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Died in the Wool: The Latest in Green Coffins

<p>Just when you thought there was nothing new under the sun, news like this crosses your desk, making even one's inevitable passing to the Great Beyond a potentially environmentally friendly experience.</p>

There are times that a news announcement crosses my desk that is just impossible to pass up. Sometimes it's breaking news, a great success story, a business innovation, or a far-out concept that seems unbelievable and thus irresistible.

You can file this item in that last category. I have two words for you: Woolen coffins.

It seems that two British companies, coffin-maker JC Atkinson and textile specialty firm Hainsworth, have teamed up in a way that is both predictable but unexpected (coffins + textiles = wool coffins, naturally).

The coffins come in both wool and cotton varietals. The wool is 100 percent local, while the cotton is sourced to meet the Global Organic Textile Standard for sustainability.

Here's what the Swaledale wool coffin looks like:

Click here for a closeup showing some detail.

In addition to local wool and sustainably sourced cotton, the coffins are reinforced with 100 percent recycled cardboard. As a result, they are biodegradable, which meet the growing demand for green burials.

The woolen death-bins are just the latest addition to a line of environmentally friendly products from JC Atkinson. From the company's website:

The majority of coffins are made using oak, mahogany and elm style veneers, which are laminated on to chipboard or medium density fibre board (MDF). All are Forest Stewardship Council certified. The coffins are made in a factory with low CO2 emissions, using green electricity powered by our own carbon neutral biomass generator.[...]

We wanted to be unbeatable in leading the environmental way in coffin manufacturing, by having the first low carbon technology coffin making factory. To do this we:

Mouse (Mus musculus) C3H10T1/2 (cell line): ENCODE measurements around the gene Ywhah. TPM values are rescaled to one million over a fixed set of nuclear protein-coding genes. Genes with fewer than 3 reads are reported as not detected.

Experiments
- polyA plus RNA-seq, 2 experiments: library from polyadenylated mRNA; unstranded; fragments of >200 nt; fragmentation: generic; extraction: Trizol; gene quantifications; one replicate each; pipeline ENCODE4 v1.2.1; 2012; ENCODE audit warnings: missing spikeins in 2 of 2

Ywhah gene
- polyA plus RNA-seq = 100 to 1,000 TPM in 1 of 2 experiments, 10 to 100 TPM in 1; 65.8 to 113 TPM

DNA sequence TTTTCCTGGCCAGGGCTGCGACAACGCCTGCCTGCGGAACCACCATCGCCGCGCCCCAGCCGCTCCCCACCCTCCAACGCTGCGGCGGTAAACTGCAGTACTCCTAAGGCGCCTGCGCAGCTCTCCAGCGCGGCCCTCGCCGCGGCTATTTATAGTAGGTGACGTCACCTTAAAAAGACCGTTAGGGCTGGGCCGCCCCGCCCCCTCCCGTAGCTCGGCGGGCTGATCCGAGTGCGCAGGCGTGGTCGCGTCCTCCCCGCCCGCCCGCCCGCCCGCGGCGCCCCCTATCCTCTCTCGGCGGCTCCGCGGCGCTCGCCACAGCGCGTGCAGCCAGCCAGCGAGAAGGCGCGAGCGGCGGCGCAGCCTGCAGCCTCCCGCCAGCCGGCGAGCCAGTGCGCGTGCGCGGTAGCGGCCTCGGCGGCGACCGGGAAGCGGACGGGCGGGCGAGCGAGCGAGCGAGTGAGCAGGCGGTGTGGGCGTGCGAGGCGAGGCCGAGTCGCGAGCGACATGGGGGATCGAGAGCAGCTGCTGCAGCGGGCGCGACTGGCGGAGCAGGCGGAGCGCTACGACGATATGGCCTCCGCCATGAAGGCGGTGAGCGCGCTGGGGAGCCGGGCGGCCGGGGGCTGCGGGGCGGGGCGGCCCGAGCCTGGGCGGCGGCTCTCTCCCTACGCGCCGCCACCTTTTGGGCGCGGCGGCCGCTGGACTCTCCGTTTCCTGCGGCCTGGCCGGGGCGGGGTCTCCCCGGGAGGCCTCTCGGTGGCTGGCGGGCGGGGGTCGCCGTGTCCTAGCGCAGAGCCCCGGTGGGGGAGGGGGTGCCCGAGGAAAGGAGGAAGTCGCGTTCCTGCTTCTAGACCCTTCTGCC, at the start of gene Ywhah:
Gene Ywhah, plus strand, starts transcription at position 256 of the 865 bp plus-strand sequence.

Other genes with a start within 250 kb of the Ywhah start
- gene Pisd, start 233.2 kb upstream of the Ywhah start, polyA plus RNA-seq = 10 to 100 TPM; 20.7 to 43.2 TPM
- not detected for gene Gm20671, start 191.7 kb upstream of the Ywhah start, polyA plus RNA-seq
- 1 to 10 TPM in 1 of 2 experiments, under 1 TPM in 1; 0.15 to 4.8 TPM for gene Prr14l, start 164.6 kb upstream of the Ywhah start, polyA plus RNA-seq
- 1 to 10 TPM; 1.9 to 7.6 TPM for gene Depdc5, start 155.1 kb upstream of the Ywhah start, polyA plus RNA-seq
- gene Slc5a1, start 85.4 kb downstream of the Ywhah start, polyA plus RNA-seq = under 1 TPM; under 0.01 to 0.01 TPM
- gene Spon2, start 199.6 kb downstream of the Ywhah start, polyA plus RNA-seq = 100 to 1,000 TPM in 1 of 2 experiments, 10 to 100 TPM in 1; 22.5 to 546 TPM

1. Reduced our electricity consumption by installing energy efficient equipment.
2. Installed our own combined heat and power generator. This burns our waste wood to supply all our electricity requirements and supply excess to the national grid and it supplies the hot water needed for our automated heating tunnel, this would facilitate the change from VOC to water based polishes.

The greening of deathcare is nothing new, of course; back in 2008 we had an in-depth article from Andrew Whitaker discussing the greening of the American funeral home, and way back in 2001 the BBC ran a story about bamboo caskets.

But enough with the straight news angle for this story. Some random tidbits:

1. is taken. Sorry to break it to you.
2. JC Atkinson is on Twitter. @greenercoffins. Despite the relative dearth of "tweets," there are some heretofore unprecedented phrases contained therein: "Some stunning coffin design work" pretty much sums it up.

That appears to be a woolen casket at the mannequin's feet. Full-sized version here.

3. Hainsworth, which as a company is 226 years old, also makes the outfits for the iconic Queen's Guards. This factoid goes a long way toward explaining the photo at the right.
4. Among the many fascinating comments that traveled around our editorial team's chatroom while discussing this piece:"At least no one is complaining about the itchiness of the wool coffins," "Vegans can have the cotton coffins," "If only Michael Jackson's family knew about this," and a host of great euphemisms for woolen or cotton coffins, including:

"comfy cocoon of death"
"wooly tomb"
and the hands-down winner, "six feet under wear."

Now back to your regularly scheduled green business coverage...

Photo illustration uses CC-licensed photos by Flickr users loop_oh and law_keven.

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